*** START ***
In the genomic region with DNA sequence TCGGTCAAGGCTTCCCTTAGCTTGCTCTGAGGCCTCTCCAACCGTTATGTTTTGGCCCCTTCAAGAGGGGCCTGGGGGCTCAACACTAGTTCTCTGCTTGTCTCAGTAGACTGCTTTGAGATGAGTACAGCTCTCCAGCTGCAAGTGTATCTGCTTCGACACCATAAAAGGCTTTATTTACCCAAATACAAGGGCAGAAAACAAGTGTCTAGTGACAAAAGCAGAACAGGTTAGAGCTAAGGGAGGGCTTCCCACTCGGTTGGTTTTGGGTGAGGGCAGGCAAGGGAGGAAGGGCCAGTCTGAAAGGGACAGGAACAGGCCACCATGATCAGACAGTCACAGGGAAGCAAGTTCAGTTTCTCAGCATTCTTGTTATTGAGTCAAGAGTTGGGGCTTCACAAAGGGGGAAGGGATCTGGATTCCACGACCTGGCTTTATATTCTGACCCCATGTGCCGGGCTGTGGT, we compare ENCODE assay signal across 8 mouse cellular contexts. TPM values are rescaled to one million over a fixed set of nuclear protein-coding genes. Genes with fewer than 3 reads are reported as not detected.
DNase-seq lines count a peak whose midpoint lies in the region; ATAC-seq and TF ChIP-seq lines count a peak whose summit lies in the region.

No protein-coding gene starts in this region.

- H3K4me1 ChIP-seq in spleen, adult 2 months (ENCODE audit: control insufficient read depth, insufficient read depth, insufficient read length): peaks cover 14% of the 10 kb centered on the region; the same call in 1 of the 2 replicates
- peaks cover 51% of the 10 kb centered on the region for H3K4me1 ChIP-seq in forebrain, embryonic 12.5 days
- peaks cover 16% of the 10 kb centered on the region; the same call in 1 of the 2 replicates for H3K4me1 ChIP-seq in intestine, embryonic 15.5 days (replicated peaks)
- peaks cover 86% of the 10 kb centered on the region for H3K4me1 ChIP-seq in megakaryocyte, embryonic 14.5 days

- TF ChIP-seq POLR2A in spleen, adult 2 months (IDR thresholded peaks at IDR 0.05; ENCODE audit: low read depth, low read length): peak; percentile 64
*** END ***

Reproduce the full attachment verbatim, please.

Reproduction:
In the genomic region with DNA sequence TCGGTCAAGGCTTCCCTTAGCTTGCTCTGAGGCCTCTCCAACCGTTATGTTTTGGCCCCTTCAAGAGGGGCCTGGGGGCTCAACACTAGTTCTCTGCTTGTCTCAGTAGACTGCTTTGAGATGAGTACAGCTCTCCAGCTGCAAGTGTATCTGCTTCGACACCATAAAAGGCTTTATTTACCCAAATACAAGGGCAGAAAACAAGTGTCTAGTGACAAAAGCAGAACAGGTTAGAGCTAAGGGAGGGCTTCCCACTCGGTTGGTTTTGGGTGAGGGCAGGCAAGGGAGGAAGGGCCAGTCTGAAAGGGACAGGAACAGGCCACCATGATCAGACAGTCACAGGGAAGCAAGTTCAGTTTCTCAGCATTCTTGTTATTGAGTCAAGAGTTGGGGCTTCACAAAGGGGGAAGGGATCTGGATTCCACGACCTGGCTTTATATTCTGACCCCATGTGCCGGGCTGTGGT, we compare ENCODE assay signal across 8 mouse cellular contexts. TPM values are rescaled to one million over a fixed set of nuclear protein-coding genes. Genes with fewer than 3 reads are reported as not detected.
DNase-seq lines count a peak whose midpoint lies in the region; ATAC-seq and TF ChIP-seq lines count a peak whose summit lies in the region.

No protein-coding gene starts in this region.

- H3K4me1 ChIP-seq in spleen, adult 2 months (ENCODE audit: control insufficient read depth, insufficient read depth, insufficient read length): peaks cover 14% of the 10 kb centered on the region; the same call in 1 of the 2 replicates
- peaks cover 51% of the 10 kb centered on the region for H3K4me1 ChIP-seq in forebrain, embryonic 12.5 days
- peaks cover 16% of the 10 kb centered on the region; the same call in 1 of the 2 replicates for H3K4me1 ChIP-seq in intestine, embryonic 15.5 days (replicated peaks)
- peaks cover 86% of the 10 kb centered on the region for H3K4me1 ChIP-seq in megakaryocyte, embryonic 14.5 days

- TF ChIP-seq POLR2A in spleen, adult 2 months (IDR thresholded peaks at IDR 0.05; ENCODE audit: low read depth, low read length): peak; percentile 64